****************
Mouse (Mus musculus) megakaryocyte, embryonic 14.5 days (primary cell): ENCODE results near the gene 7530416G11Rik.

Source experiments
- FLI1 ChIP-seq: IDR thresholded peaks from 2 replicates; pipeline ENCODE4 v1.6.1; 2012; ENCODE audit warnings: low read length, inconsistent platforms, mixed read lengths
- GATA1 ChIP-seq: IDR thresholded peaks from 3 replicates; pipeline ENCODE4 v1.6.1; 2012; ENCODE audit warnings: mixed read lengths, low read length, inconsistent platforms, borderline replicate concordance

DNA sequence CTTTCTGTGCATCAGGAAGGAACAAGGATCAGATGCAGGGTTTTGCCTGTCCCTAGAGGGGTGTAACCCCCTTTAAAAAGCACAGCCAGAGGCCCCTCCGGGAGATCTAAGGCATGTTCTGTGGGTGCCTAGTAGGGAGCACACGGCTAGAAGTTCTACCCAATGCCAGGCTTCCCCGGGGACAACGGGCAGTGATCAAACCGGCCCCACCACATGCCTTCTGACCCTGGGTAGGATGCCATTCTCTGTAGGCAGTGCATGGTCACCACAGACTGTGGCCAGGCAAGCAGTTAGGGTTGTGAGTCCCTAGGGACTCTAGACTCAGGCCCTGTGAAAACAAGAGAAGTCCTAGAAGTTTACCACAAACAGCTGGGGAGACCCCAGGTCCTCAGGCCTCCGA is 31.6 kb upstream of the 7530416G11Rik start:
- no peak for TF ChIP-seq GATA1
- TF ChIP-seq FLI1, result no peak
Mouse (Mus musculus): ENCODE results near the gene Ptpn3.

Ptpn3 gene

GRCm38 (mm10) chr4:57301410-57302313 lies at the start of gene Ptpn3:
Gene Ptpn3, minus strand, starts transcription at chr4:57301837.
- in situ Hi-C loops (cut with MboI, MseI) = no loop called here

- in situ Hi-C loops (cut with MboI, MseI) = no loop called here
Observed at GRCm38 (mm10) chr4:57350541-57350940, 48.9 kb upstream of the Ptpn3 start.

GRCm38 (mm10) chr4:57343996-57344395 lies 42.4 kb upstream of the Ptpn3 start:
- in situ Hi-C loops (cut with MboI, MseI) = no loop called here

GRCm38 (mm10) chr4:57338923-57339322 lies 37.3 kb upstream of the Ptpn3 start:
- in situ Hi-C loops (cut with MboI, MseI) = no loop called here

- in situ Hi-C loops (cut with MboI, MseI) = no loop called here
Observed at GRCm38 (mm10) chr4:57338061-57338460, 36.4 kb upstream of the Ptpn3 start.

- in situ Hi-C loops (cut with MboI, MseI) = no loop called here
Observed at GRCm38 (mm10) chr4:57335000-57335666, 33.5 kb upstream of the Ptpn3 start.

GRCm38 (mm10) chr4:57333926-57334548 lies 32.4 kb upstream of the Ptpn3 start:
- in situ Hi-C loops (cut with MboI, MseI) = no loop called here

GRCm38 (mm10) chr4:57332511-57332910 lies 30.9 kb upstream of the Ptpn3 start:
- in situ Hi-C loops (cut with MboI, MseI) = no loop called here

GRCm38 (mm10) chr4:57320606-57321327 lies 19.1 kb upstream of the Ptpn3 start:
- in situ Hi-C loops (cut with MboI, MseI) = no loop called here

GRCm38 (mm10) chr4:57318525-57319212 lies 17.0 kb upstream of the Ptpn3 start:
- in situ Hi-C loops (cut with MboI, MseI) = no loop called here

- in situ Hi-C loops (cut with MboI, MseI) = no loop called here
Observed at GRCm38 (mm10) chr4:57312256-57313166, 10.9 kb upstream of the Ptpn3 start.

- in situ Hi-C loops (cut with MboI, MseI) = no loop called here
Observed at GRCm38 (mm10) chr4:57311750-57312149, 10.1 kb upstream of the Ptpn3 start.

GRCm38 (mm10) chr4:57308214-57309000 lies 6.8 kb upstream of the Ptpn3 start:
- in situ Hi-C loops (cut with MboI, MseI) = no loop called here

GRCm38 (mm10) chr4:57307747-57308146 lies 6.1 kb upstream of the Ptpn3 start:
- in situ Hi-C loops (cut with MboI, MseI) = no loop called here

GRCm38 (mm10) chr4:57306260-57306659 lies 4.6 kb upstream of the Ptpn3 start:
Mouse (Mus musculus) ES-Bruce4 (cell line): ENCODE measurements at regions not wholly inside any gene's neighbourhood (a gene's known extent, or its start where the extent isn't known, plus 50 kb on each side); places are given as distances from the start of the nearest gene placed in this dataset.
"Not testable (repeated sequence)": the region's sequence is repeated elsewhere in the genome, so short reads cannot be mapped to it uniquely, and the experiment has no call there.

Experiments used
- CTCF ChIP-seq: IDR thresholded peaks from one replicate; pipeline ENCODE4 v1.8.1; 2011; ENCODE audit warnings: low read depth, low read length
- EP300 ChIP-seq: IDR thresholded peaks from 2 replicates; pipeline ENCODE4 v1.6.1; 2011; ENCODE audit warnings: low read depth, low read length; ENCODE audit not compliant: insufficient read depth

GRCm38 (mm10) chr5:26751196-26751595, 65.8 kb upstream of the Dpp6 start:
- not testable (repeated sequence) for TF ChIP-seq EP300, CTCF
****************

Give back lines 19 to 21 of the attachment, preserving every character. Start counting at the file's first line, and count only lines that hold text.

- in situ Hi-C loops (cut with MboI, MseI) = no loop called here
Observed at GRCm38 (mm10) chr4:57338061-57338460, 36.4 kb upstream of the Ptpn3 start.

- in situ Hi-C loops (cut with MboI, MseI) = no loop called here